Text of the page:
• Many museums are starting to see through the failed financial model of generating real revenue through image licensing. This along with new IP options is starting to change how some museums think about making their content more accessible.- scott.sayre scott.sayre Oct 14, 2012
  • Another perspective here.

(3) What do you see as the potential impact of this technology on education and interpretation in museums?

  • In a word: Huge. In two words: Really huge. - rob.lancefield rob.lancefield Oct 9, 2012
  • I totally agree, that this is huge. Projects like Art.sy, ArtFinder, Google Art Project and Artstor are slowly pushing the genie out of the bottle and many museums are starting to see that being ready and able to play makes participation easier and in some ways is easier than trying to do everything themselves.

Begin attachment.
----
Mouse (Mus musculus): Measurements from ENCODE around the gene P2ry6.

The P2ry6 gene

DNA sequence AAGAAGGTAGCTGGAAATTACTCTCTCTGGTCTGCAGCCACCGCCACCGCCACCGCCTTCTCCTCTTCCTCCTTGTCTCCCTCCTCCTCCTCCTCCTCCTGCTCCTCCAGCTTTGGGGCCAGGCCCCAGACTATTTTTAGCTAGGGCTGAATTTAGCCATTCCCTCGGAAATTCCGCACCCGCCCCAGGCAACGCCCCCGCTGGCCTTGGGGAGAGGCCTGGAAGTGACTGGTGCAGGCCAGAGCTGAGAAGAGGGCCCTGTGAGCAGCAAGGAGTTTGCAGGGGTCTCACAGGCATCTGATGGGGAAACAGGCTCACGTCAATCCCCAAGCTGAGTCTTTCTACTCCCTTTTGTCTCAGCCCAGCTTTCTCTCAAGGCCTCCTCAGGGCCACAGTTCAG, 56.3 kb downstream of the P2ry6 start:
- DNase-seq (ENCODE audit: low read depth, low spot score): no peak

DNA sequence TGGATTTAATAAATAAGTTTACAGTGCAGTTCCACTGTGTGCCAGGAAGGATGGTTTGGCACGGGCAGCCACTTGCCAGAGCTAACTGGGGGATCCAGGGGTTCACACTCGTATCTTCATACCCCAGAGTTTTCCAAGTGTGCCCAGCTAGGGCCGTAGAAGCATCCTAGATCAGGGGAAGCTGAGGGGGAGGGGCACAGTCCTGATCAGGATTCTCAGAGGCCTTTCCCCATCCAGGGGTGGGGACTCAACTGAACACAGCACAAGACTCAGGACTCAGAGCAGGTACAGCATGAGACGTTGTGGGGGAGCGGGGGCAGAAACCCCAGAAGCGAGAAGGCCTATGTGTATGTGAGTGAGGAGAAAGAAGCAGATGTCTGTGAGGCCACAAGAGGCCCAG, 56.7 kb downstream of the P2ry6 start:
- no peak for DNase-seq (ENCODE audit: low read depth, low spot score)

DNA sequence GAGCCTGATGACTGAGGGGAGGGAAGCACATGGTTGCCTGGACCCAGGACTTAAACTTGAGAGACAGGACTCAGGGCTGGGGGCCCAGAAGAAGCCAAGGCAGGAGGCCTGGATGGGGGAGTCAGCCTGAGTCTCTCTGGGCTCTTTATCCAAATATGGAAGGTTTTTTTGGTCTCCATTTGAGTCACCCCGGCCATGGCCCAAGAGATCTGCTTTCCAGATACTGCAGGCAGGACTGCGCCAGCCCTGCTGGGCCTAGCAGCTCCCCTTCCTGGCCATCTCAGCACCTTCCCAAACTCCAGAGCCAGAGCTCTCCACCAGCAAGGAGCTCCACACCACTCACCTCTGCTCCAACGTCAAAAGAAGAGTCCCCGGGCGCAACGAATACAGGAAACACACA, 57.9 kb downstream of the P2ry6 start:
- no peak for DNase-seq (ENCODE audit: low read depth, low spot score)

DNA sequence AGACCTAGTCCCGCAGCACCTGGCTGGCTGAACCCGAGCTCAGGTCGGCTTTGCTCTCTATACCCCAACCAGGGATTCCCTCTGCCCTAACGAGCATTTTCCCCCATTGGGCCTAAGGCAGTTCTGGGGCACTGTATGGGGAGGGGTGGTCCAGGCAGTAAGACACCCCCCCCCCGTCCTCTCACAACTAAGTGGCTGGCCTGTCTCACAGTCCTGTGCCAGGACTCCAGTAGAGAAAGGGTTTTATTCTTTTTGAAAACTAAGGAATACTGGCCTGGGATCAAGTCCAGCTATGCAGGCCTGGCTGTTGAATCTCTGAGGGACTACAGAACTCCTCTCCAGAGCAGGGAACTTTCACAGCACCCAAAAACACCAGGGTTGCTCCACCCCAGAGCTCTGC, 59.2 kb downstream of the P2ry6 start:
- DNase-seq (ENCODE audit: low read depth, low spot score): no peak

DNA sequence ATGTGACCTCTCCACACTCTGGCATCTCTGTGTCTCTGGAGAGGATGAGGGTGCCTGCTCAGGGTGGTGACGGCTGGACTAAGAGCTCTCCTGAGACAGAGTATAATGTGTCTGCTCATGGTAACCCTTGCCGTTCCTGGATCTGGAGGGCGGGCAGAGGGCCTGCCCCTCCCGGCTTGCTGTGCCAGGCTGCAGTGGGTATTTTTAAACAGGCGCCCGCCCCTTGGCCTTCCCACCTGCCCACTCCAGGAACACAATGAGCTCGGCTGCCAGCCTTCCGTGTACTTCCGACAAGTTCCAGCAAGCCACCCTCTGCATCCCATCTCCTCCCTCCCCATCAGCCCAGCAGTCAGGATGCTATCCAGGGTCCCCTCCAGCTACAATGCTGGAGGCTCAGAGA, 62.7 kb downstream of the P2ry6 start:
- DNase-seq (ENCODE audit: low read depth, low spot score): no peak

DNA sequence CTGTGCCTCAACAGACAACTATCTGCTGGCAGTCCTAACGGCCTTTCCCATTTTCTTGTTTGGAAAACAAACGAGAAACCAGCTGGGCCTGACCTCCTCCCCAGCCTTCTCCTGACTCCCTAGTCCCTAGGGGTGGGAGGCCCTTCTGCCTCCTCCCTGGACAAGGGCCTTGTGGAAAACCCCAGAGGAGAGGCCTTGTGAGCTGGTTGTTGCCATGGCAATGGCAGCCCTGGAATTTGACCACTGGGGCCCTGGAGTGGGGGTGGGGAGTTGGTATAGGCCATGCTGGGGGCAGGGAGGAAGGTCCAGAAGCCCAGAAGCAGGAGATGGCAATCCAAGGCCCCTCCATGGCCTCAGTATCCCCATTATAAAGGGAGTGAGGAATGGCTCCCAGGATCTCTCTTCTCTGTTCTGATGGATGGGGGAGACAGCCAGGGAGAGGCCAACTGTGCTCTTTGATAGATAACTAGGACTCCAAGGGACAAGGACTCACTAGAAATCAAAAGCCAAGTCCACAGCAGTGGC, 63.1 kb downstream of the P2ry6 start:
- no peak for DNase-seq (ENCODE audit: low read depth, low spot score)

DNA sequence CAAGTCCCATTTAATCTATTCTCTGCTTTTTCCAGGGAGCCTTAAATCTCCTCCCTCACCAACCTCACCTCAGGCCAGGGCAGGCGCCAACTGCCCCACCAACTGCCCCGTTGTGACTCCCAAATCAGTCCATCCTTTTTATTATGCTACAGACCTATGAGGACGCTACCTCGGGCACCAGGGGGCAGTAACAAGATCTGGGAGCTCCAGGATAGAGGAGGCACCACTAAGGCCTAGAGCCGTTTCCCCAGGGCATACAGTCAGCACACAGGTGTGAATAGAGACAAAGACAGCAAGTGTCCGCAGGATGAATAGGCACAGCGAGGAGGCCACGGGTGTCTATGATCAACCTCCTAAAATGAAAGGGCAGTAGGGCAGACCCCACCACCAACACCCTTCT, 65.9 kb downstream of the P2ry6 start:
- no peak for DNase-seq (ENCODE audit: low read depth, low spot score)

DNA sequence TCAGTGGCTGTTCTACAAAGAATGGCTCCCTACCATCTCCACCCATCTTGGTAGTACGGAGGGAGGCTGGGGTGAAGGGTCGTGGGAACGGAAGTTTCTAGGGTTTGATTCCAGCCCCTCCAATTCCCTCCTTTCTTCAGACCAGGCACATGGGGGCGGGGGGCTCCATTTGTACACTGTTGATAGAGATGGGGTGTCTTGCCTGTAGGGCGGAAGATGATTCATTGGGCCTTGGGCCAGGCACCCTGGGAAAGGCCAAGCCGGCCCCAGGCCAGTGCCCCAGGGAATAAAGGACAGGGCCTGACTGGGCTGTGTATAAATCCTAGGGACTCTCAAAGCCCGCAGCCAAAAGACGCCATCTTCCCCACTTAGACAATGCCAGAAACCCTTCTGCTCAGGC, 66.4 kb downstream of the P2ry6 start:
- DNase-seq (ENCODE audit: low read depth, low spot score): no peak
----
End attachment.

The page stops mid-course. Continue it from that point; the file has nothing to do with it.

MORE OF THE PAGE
• Over the past two years I've been on the receiving end of perceptions around Wikipedia, and through that lens I have seen the shift in acceptance within the museum field and the level of impact that open content has had. I'd say that this year has been a watershed moment in the broad acceptance of open content among museums. It was only recently that I have no longer had to explain why open content is important (people already get it), but have instead focused on how to do it. For this reason I feel this year is more relevant than any other in considering open content a top trend. The impact lies in the potential for museums' open content to be dispersed, and utilized, all over the web and in ways one would never fathom- essentially making the most use of crowdsourcing. The results of what the crowd (or other museums) may do with open content can then be reintroduced into the institution that originally released that content, having received a useful product that that institution may not have had the means to produce themselves. At a time when cost efficiency is key, opening up content is a no-brainer. - LoriByrdPhillips LoriByrdPhillips Oct 13, 2012
  • Another perspective here.

(4) Do you have or know of a project working in this area?

Please share information about related projects in our Horizon Project sharing form.